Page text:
Manchester United’s Manager Dilemma

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October 16, 2015 3:01 pm

This last week in the football world, concluded with the end of the Klopp to Liverpool saga has sparked several discussions on Manchester United’s manager situation  and who will take the helm once Louis van Gaal leaves.

There is one point that most ‘experts’ and fans keep coming up with which seems foolish at best, and downright dumb at worst. There is a notion that a top club can and should only hire a manager who has had success at another so-called ‘big club’ already. This perspective on potential options is making people worry and fear that there is indeed no one available to manage Manchester United beyond Louis van Gaal.

Remember that time United were able to whisk away a young manager from that continental power house Aberdeen. If only United could attract a manager from such a large and powerful club as Aberdeen again and all the club’s woes would be put to rest.

The problem with only hiring managers who have been successful at large clubs previously is that they will either still be employed by that club thus making it hard to bring them to us or they will have failed at that club and have been sacked or let go because there was an issue with them as manager.

For example, Mourinho is a great manager, and yet Chelsea and Real Madrid have all seen fit to sack him at some point. A valid argument can also be made for the state in which he has left clubs on his own and his departures maybe hinting towards a short term mentality. Pep Guardiola, on the other hand, has never been sacked, yet there are question marks over his stability and his ability at ‘clubs with a differing playing style’. He couldn’t handle the pressure at Barca and walked away. There are also question marks over his tenure at Bayern. He took over a successful team and has failed to match previous successes. His tinkering with their footballing style in general has been called excessive, and he seems obsessed with his own footballing philosophy (sound familiar?).

Ancelotti has also been sacked previously, and doesn’t come with an unblemished CV either. And these three, in all honestly, are arguably the best managers in the world at present.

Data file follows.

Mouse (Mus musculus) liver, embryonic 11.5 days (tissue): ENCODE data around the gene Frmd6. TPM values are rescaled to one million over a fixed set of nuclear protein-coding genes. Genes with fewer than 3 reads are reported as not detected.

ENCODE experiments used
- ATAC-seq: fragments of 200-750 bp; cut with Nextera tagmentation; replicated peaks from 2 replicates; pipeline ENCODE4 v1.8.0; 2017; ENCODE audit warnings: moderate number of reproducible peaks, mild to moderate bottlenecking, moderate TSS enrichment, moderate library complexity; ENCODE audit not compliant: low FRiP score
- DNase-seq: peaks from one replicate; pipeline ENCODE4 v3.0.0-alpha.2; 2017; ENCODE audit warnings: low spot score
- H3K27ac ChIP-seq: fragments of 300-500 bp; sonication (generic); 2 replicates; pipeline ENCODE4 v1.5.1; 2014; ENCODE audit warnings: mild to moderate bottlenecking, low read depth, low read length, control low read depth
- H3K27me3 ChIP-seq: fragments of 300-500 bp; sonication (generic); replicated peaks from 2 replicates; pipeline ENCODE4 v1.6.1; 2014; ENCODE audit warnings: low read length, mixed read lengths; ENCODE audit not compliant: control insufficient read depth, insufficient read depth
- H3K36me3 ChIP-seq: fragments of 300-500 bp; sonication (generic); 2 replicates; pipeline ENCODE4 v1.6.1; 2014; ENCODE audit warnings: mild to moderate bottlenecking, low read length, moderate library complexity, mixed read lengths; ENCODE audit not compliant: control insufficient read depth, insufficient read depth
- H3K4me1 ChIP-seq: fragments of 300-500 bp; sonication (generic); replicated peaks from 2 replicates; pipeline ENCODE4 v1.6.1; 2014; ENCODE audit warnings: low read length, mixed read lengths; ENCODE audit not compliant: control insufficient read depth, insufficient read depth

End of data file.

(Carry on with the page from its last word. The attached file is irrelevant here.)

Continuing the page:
As a club United has always been the club that takes unpolished diamonds and works with them to create greatness rather than buy it. The club has done it with players and with managers. Sir Alex Ferguson himself was a manager with great potential rather than a proven track record at the top of the game. Matt Busby had never managed a professional side when United hired him. That’s the two most successful managers in their history who created their greatness with United rather than buying greatness from somewhere else.

As such there are a great number of potential managers who could take over once LvG departs. Beyond Pep and Ancelotti, you have proven managers in Loew, Conte, Simeone. Then there are managers with massive potential in Monk, Tuchel, De Boer, Cocu, Schmidt and Pochettino. That’s 11 potential managers right there. The list will only get bigger as the timer ticks down to the hot seat becoming available.

Of Course, United had a disastrous season under David Moyes, who had done well with Everton, making them a regular mid-table fixture in the Premier League, even taking them to the Champions League for the only time in their history, but by no means was proven at the top level. United stuttered under him, finishing 7th in the league and only a Community Shield victory over relegated Wigan to boast. And the hiring of the more proven Van Gaal has seen United slowly get back towards competing for top honours again. But that should not be enough to deter the Manchester United faithful from giving new young blood a chance, as every proven manager was, at some point, unproven.

The important thing for Man United at this stage with regard to their managerial situation is to not rush into things, to have discussions with the right candidates and then make an informed decision. They should take as many suggestions from as many people, both involved with the club and those outside of it, and from all perspectives, and decide on which candidate matches the club’s philosophy and vision the most. The board needs to recognize the simple fact that the final decision won’t be universally agreed with as United has too many people of too many varying opinion and way too many fans all over the globe to unanimously agree on anything. But once a decision is made the manager needs to be backed in the same way we have backed managers in the past. Acceptance is step one, United needs to realize Sir Alex Ferguson was a one-off and history does not repeat itself in the way it did with Sir Alex Ferguson. Times have changed, United has to succeed but not necessarily in the exact same way it did for the last 20-odd years.

Whether or not United will find it’s footing again at the cornerstone of world club football domination, only time will tell. Or maybe the next manager.

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